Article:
What would you recommend? - Woodworking Talk - Woodworkers Forum
 
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post #1 of 10 Old 05-18-2010, 11:40 AM Thread Starter
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What would you recommend?

I've only been turning since last Christmas, just pens and spindles. I have a Ridgid lathe (MT1), a 6" face plate, a pen mandrel, and some gouges and skews (no bowl turning gouges/scrapers).

Anyway, I want to turn something besides pens and spindles now, but I will be upgrading to a Nova lathe this summer so I don't want to buy stuff that won't transfer over well or require a costly adapter. The Nova is MT2 and has a different spindle.

What can I get that will allow me to turn something else and easily work with the next lathe? I'd like to keep the budget at about $200 right now. I'd like to turn just about anything else, but I am more interested in small bowls and candle holders.

I'd appreciate any advice on the next purchase.

Thanks,
Rob
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post #2 of 10 Old 05-18-2010, 12:01 PM
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I would say I'm in the same boat experience wise, but I'm not even at the dock yet. (Poor attempt at humor). I've got a couple of bowl gouges already, but if I had to do it over again, I would try one of Thompson's Tools 1/2" V-shaped bowl gouges. My impression from a lot of people on this site is that they are easier to learn with then other gouges. I believe they are reasonably priced by comparison to Sorby or Henry Taylor, etc. Highly rated here on this site. Once I grind mine down in use, it will be the next one I buy. They come unhandled, but that shouldn't be a problem given your experience level.
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post #3 of 10 Old 05-18-2010, 01:51 PM
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Get yourself a nice chuck. You can get one that takes adapters for differing spindle threads. It is pretty much impossible to do bowls without one. Once you have one you won't know how you lived without it. When you change lathes you can simply get a new $25 spindle adapter for the chuck.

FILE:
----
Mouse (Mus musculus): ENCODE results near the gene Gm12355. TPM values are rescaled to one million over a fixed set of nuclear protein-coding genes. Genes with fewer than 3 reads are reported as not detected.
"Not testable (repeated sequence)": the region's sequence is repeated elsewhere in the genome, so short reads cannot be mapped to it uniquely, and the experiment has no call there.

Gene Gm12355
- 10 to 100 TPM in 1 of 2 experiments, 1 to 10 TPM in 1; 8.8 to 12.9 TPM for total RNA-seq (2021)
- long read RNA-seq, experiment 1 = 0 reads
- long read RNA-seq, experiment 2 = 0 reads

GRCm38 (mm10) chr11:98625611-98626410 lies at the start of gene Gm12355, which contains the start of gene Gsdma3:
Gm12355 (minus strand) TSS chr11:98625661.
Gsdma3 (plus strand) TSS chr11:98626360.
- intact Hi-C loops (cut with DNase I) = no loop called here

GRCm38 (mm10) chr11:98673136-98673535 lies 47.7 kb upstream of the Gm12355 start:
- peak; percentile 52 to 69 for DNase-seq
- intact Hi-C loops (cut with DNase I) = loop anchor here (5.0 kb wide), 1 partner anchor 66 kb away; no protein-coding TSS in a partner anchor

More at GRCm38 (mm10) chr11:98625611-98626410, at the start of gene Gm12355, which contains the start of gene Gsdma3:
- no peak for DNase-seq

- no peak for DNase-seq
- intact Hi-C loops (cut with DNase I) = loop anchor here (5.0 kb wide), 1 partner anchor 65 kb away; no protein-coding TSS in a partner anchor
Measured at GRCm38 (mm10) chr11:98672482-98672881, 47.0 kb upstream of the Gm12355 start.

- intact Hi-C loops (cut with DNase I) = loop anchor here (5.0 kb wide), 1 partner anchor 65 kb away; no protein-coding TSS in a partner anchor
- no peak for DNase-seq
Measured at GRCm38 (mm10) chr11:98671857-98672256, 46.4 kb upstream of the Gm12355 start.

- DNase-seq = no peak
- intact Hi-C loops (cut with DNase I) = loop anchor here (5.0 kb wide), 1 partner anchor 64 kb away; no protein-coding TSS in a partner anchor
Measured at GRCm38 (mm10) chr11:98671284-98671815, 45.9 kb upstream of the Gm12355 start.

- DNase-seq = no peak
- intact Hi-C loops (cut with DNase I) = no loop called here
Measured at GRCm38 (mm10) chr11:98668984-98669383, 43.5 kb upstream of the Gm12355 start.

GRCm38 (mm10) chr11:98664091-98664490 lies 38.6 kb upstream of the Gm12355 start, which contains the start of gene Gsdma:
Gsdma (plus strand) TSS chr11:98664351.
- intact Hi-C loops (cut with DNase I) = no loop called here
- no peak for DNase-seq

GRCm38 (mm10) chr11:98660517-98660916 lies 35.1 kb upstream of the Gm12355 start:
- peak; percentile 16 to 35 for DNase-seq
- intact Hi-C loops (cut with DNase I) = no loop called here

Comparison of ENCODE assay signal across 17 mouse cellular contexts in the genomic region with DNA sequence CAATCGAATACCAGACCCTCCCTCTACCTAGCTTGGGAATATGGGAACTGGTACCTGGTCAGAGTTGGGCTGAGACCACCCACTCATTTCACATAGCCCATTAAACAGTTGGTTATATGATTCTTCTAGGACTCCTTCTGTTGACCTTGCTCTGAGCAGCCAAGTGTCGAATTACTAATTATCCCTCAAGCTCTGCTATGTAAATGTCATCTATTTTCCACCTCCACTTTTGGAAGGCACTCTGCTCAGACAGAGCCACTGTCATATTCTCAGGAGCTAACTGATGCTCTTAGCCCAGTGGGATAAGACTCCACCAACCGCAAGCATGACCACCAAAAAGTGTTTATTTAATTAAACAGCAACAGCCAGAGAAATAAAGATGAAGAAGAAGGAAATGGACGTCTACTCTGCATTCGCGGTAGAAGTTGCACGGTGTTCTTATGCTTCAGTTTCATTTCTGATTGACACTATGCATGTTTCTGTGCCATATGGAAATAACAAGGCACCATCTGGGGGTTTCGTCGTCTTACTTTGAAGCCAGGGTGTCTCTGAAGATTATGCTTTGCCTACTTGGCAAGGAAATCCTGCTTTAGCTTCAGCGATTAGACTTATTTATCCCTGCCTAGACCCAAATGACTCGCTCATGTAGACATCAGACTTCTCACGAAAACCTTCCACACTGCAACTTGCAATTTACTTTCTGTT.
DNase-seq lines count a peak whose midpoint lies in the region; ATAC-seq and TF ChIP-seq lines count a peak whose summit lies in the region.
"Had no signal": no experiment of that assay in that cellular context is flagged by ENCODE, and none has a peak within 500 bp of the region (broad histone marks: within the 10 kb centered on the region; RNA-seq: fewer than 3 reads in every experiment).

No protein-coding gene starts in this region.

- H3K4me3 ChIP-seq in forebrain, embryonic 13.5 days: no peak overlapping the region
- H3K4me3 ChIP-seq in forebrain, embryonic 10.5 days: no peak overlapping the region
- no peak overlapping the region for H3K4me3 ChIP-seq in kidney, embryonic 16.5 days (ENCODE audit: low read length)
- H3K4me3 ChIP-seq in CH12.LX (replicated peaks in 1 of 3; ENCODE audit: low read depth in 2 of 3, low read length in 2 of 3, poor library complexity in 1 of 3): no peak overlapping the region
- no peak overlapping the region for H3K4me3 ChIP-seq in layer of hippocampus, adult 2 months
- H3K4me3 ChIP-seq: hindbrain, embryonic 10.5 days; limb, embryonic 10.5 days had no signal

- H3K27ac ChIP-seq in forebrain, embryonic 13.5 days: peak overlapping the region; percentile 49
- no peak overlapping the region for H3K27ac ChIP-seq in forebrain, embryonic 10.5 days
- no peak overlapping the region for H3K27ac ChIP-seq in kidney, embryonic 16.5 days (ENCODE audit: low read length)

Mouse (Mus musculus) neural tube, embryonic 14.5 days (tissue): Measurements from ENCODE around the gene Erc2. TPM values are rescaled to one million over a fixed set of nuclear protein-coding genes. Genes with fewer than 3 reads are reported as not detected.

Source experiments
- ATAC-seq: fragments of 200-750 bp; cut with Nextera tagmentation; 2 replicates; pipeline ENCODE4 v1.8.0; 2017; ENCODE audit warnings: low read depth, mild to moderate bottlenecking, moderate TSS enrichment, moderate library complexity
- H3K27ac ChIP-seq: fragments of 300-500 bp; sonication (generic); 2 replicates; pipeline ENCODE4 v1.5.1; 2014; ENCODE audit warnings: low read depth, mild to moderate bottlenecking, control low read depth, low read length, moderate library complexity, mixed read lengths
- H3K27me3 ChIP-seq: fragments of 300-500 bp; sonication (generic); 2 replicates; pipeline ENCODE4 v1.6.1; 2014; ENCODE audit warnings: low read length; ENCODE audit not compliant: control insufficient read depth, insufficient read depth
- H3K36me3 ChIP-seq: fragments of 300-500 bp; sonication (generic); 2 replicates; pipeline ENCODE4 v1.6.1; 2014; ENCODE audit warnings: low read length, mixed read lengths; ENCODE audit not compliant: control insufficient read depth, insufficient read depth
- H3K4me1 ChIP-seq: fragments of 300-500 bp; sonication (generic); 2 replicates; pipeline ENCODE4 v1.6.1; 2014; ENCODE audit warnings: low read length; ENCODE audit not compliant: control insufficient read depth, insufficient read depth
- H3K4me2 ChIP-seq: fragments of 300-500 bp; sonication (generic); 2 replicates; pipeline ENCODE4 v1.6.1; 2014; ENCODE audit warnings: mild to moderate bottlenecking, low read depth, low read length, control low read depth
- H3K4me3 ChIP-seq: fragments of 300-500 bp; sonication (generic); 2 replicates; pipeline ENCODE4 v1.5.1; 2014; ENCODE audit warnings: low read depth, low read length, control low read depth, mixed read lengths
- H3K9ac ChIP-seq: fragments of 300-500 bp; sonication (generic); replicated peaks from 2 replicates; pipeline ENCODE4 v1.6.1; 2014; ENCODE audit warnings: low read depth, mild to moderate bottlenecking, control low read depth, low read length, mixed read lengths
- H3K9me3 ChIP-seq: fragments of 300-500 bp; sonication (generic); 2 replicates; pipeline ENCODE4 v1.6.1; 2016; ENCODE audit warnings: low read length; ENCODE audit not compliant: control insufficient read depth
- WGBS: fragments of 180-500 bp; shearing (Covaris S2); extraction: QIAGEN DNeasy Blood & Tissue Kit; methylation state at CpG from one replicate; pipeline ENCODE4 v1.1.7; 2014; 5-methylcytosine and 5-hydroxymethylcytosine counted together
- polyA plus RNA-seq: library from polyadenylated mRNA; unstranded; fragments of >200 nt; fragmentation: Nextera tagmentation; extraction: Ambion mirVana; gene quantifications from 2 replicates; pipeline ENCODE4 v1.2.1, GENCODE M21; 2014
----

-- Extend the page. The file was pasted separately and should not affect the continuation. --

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post #4 of 10 Old 05-18-2010, 04:50 PM
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I would agree on both accounts. I love my chucks although I bought the Vicmarc's which are a little over $200. Probably one of the best buys I've done because I use them constantly.
I also agree that the Thompson bowl gouge is a really sweet tool. I don't think it's any easier to use than any other gouge it just holds an edge longer has a good shape to the flute and is priced very reasonable for the quality tool that you get.
Many years ago I purchased a Nova live center. It has several different points that can be swapped out. This is one of the best deals I've invested in as well but then I turn a wide variety of things and actually use all of those centers.
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post #5 of 10 Old 05-19-2010, 11:33 AM Thread Starter
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Great ideas, guys. Thanks! I ordered a Barracuda chuck set and I'll look into the recommended gouge next. The chuck seemed to get decent reviews and was in my price range. I think it'll do for a beginner like myself.

I'll post again later with my first project using it (the first one that doesn't get scrapped, anyway).

Rob
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post #6 of 10 Old 05-19-2010, 04:43 PM